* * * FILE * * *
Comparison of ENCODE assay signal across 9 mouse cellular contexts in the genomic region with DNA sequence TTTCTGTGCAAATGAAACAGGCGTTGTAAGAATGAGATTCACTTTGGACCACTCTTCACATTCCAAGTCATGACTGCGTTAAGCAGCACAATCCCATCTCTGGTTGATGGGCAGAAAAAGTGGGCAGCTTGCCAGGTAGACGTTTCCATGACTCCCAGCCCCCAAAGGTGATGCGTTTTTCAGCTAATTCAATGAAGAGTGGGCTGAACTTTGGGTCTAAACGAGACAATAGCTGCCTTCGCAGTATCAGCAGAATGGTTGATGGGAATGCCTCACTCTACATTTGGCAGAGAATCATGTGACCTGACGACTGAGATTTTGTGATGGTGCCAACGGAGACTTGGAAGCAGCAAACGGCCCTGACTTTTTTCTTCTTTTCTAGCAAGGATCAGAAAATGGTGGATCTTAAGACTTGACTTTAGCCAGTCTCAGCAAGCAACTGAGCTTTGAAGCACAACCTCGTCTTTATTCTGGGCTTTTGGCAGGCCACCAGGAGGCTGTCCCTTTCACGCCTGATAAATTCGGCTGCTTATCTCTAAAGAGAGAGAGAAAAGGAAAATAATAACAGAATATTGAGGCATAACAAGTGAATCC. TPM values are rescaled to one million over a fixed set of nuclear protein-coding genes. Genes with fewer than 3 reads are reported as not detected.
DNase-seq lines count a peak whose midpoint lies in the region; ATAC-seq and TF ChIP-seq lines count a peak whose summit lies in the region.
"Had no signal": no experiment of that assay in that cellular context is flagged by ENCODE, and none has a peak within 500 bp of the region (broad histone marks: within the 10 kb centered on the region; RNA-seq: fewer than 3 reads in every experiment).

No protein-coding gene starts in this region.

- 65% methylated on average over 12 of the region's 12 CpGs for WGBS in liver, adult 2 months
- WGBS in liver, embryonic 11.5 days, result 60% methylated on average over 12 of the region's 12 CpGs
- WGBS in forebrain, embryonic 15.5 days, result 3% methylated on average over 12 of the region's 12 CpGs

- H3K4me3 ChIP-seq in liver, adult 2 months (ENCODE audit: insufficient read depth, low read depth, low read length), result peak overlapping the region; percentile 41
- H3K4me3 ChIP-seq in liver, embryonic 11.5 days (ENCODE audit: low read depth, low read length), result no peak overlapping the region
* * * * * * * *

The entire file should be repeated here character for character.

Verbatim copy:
Comparison of ENCODE assay signal across 9 mouse cellular contexts in the genomic region with DNA sequence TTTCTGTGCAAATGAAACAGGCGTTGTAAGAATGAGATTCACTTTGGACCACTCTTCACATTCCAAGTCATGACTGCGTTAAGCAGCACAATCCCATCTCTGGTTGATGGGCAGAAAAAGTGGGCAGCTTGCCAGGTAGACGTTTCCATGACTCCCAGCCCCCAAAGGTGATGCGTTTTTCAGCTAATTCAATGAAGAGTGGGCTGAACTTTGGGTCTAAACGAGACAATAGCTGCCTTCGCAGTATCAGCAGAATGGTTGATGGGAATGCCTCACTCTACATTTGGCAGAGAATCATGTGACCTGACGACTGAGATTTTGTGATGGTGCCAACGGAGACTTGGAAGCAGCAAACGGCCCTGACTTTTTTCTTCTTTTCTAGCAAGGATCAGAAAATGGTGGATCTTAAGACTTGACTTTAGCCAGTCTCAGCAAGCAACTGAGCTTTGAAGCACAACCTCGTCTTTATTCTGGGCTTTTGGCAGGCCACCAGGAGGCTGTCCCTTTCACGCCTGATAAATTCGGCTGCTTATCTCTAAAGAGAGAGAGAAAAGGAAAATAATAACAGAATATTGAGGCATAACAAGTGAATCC. TPM values are rescaled to one million over a fixed set of nuclear protein-coding genes. Genes with fewer than 3 reads are reported as not detected.
DNase-seq lines count a peak whose midpoint lies in the region; ATAC-seq and TF ChIP-seq lines count a peak whose summit lies in the region.
"Had no signal": no experiment of that assay in that cellular context is flagged by ENCODE, and none has a peak within 500 bp of the region (broad histone marks: within the 10 kb centered on the region; RNA-seq: fewer than 3 reads in every experiment).

No protein-coding gene starts in this region.

- 65% methylated on average over 12 of the region's 12 CpGs for WGBS in liver, adult 2 months
- WGBS in liver, embryonic 11.5 days, result 60% methylated on average over 12 of the region's 12 CpGs
- WGBS in forebrain, embryonic 15.5 days, result 3% methylated on average over 12 of the region's 12 CpGs

- H3K4me3 ChIP-seq in liver, adult 2 months (ENCODE audit: insufficient read depth, low read depth, low read length), result peak overlapping the region; percentile 41
- H3K4me3 ChIP-seq in liver, embryonic 11.5 days (ENCODE audit: low read depth, low read length), result no peak overlapping the region